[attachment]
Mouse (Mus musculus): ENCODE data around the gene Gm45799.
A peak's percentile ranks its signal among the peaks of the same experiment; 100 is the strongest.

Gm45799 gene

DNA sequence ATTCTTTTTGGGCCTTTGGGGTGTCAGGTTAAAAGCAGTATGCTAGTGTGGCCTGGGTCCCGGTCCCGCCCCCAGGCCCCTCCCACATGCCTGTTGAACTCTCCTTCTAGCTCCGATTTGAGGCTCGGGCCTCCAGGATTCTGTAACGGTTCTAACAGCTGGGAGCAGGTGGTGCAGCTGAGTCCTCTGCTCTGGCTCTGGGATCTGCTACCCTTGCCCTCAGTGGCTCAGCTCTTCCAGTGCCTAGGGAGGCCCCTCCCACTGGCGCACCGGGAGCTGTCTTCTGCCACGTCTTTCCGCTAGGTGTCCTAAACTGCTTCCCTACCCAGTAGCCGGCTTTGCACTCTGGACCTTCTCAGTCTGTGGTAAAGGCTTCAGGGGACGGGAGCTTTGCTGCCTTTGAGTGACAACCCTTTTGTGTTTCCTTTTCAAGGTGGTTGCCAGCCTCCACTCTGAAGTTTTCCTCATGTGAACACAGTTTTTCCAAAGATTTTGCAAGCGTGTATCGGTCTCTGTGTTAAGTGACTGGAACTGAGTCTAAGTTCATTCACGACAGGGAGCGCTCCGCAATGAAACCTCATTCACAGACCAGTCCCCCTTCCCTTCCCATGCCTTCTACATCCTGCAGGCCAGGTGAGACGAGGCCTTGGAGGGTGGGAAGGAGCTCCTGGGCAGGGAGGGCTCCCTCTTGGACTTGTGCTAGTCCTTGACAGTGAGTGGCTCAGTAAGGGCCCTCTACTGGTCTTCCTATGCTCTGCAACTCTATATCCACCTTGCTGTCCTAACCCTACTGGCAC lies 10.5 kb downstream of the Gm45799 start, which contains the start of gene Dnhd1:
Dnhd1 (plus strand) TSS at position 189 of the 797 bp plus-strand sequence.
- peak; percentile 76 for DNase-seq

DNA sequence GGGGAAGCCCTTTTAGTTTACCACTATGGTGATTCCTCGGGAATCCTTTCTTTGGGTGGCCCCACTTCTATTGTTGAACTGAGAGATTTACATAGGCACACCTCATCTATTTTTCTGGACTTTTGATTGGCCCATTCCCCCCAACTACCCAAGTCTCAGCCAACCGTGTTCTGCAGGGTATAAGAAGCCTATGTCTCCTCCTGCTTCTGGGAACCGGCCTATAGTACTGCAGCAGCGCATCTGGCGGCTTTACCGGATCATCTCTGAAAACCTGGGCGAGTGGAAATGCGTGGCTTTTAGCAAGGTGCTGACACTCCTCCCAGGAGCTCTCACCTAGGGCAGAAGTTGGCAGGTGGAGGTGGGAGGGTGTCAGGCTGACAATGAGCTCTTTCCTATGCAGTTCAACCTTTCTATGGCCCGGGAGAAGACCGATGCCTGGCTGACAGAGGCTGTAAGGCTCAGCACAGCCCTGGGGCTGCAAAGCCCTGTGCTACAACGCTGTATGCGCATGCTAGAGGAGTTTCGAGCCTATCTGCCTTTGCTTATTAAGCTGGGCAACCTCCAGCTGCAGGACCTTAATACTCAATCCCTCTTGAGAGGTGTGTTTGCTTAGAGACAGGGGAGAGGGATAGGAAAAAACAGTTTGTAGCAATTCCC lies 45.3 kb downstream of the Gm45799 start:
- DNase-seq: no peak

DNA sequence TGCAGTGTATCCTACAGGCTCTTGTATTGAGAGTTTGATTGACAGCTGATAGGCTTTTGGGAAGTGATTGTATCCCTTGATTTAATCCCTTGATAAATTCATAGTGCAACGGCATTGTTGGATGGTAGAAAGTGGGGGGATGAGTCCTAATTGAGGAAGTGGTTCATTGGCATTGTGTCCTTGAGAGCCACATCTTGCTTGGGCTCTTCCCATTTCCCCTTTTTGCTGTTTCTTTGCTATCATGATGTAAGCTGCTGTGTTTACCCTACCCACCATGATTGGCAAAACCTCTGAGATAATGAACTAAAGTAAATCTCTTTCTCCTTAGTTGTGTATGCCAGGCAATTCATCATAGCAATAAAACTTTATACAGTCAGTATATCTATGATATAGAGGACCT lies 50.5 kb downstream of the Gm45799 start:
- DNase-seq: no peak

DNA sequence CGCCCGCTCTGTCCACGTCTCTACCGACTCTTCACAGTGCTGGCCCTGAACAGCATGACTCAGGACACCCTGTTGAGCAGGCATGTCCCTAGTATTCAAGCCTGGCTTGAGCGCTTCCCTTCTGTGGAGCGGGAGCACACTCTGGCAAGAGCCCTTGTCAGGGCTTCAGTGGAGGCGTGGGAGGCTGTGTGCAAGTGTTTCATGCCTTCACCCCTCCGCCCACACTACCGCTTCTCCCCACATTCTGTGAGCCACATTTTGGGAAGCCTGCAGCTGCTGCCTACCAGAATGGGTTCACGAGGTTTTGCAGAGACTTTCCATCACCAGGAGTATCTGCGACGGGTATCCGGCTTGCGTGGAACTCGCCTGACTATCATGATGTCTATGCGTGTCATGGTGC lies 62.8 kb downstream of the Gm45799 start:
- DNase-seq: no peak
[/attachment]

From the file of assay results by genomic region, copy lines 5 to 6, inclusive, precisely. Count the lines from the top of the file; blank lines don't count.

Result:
Dnhd1 (plus strand) TSS at position 189 of the 797 bp plus-strand sequence.
- peak; percentile 76 for DNase-seq